Temirbayev found a lot of support among those he spoke with but unfortunately, the phone was wiretapped. And he had expressed an extremely dangerous position for someone in Chechnya – where loyalty to Ramzan Kadyrov (over Russia) has become paramount.
Regardless of the endless oaths of allegiance to Moscow from “Putin’s infantryman” (Ramzan Kadyrov), there is still a tangible divide in the Chechen Republic as a result of the Chechen Wars – two back-to-back conflicts that remain the most traumatic events not only in modern Chechen history but for the whole of Russia as well.
Fought between separatist Chechen insurgents and the Russian Armed Forces, the First Chechen War (1994-1996) saw brutal human rights abuses and an estimated 100,000 people killed – most of whom were civilians – with tens of thousands more left missing, injured and/or displaced.
A Chechen fighter stands near the government palace building during a short lull in fighting in Grozny, Chechnya, in January 1995. Photo: Mikhail Evstafiev
For President Vladimir Putin, who came to power in 2000 (just after the start of the Second Chechen War which went on from 1999 to 2009), taming Chechnya was a turning point that allowed him to consolidate power. As a result, relations between the Kremlin and the current Chechen elites are co-dependent and crucial for the stability of the Putin regime.
That being said, in Chechnya there is still distrust between those elites who were never part of the insurgency and those who were but then switched to the Russian side after the First Chechen War. Since 2003, power in Chechnya has belonged to those former separatists who sided with Russia – like Akhmad Kadyrov himself – but to this day resentments towards Moscow remain among those who always supported Chechen separatism (or as they see it, the Republic’s interests) and feel they have received nothing in return for their loyalty to Chechnya.
Since Ramzan Kadyrov took power as the President of the Chechen Republic in 2007, he has claimed to tirelessly follow in his father’s footsteps, but has actually developed a system of absolute power that was unimaginable during Akhmad Kadyrov’s time. And it’s a system that is irreversibly destroying the fundamental foundations of Chechen society.
In Chechnya today, people swear their allegiance to Ramzan Kadyrov first and only then to Moscow – and under no circumstances do they oppose them both. Thus, Ibragim Temirbayev made an unforgivable mistake, for which almost everyone is paying.
Not even the Kremlin’s envoy to the region, Aleksandr Matovnikov (who is essentially a centralized substitute for a governor), was able to successfully intervene on Termirbayev’s behalf. When Matovnikov tried to stand up for the disgraced Mayor, Kadyrov cut him off so sharply that it actually made things worse. Temirbayev was informed of Matovnikov’s attempt to protect him, and was then beaten even harder. All of which goes to show that Kadyrov has become so powerful that when it comes to repressions he can even go against Moscow’s will.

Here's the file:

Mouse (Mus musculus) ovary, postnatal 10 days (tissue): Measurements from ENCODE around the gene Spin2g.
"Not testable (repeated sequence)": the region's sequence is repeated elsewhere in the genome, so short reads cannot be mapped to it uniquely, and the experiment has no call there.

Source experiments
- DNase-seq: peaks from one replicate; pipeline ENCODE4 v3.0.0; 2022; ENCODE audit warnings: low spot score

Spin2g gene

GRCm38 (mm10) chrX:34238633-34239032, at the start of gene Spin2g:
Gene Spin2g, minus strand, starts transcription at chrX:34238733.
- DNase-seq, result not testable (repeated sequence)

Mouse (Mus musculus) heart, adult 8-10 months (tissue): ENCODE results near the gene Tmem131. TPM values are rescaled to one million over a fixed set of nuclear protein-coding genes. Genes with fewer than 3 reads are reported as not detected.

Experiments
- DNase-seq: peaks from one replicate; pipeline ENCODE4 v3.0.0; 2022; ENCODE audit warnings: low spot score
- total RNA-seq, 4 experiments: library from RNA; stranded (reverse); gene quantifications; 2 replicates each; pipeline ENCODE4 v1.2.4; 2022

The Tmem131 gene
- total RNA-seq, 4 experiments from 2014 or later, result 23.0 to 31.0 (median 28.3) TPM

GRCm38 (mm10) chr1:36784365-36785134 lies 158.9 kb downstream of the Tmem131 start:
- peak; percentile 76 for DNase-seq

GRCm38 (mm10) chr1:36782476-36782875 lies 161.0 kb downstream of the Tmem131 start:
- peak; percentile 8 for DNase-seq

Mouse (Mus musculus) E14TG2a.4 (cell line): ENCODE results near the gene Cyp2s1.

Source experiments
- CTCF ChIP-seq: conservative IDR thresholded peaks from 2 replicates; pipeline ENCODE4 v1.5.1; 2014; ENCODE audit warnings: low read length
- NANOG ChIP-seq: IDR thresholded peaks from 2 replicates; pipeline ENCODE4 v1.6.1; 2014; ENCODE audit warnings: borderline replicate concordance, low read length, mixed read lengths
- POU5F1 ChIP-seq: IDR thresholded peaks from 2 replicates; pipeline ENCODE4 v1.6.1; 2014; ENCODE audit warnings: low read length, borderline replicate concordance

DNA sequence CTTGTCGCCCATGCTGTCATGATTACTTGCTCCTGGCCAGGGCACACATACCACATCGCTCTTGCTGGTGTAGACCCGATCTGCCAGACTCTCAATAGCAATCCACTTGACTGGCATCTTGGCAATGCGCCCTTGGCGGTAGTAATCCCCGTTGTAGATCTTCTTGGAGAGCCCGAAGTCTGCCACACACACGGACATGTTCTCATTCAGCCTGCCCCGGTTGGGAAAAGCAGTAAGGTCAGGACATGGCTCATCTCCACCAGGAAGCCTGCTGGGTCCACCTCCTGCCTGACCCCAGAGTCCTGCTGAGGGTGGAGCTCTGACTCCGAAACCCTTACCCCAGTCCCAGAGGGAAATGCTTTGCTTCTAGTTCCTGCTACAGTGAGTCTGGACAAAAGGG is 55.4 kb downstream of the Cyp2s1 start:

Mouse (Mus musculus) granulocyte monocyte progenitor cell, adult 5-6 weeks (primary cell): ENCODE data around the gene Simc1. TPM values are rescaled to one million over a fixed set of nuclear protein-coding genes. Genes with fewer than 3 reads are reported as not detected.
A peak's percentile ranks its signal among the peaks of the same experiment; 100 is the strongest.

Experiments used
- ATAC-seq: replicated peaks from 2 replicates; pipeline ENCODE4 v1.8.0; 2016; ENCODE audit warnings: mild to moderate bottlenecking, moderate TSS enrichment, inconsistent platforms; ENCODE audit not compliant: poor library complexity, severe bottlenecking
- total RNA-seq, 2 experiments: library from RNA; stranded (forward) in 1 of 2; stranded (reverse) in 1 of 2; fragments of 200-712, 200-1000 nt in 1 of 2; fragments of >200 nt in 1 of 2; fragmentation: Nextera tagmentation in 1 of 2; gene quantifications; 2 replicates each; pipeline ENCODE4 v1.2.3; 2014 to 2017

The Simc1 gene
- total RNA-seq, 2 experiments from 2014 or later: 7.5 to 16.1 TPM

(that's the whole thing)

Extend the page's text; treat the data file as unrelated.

Opening Pandora’s Box
Having gained access to the Temirbayev’s wiretap, Ramzan Kadyrov opened a Pandora’s Box. It turned out that many people close to him were guilty of hypocrisy. After swearing their eternal brotherhood to his face, they insulted him behind his back.
Currently, numerous sources have confirmed the detention of:
- The Chechen Minister of Emergencies, Ruslan Yakhiev
- The former Minister of Forestry, Dikmagomed Mulayev
- The former Vice-Premier of the Social Bloc, a fellow villager and friend of the late Akhmad Kadyrov, Khalid Vaykhanov
- Ramzan Kadyrov’s brother-in-law, the head of the Chechen Ministry of Internal Affairs’ Traffic Police, Shamkahn Denilkhanov
According to a Novaya Gazeta source, if it weren’t for Ramzan Kadyrov’s wife, Medni Musaevna, who allegedly asked them “not to finish off my sister’s husband,” Shamkahn Danilkahnov – who was also taken to the basement of the Special Rapid Response Unit (SOBR) and held in the “secret prison” there known as “Terek”– would be questioning his fate, just like Ibragim Temirbayev.
Rumors also circulated online about the detention of the First Deputy Minister of the Chechen Ministry of Internal Affairs, Apti Alaudinov, after he allegedly slapped a portrait of Ramzan Kadyrov during a visit with Temirbayev. He denied the rumors in a response video, but is reportedly now being ignored by other high-level officials.
While the list of detainees is far from complete, it is still extensive. And the detentions and searches are taking place not only in the homes of the “traitors” but also amongst their relatives in their home villages. Hundreds of people are at risk of losing their jobs, and in addition to the high-ranking officials themselves, their relatives and proteges are being forced to pen their resignations.
“In principle, Chechnya is accustomed to mass repressions. What they’re not accustomed to is such a contingent of detainees,” explains Novaya Gazeta Special Projects Editor, Elena Milashina. “In fact, we are witnessing the first of its kind [in terms of] large-scale cleansing of the ruling elite in the Republic. However, given the nature of power built in Chechnya, sooner or later this was bound to happen.”
/Adapted by Eilish Hart, with materials from Elena Milashina of Novaya Gazeta. Courtesy of the Russian Language News Exchange.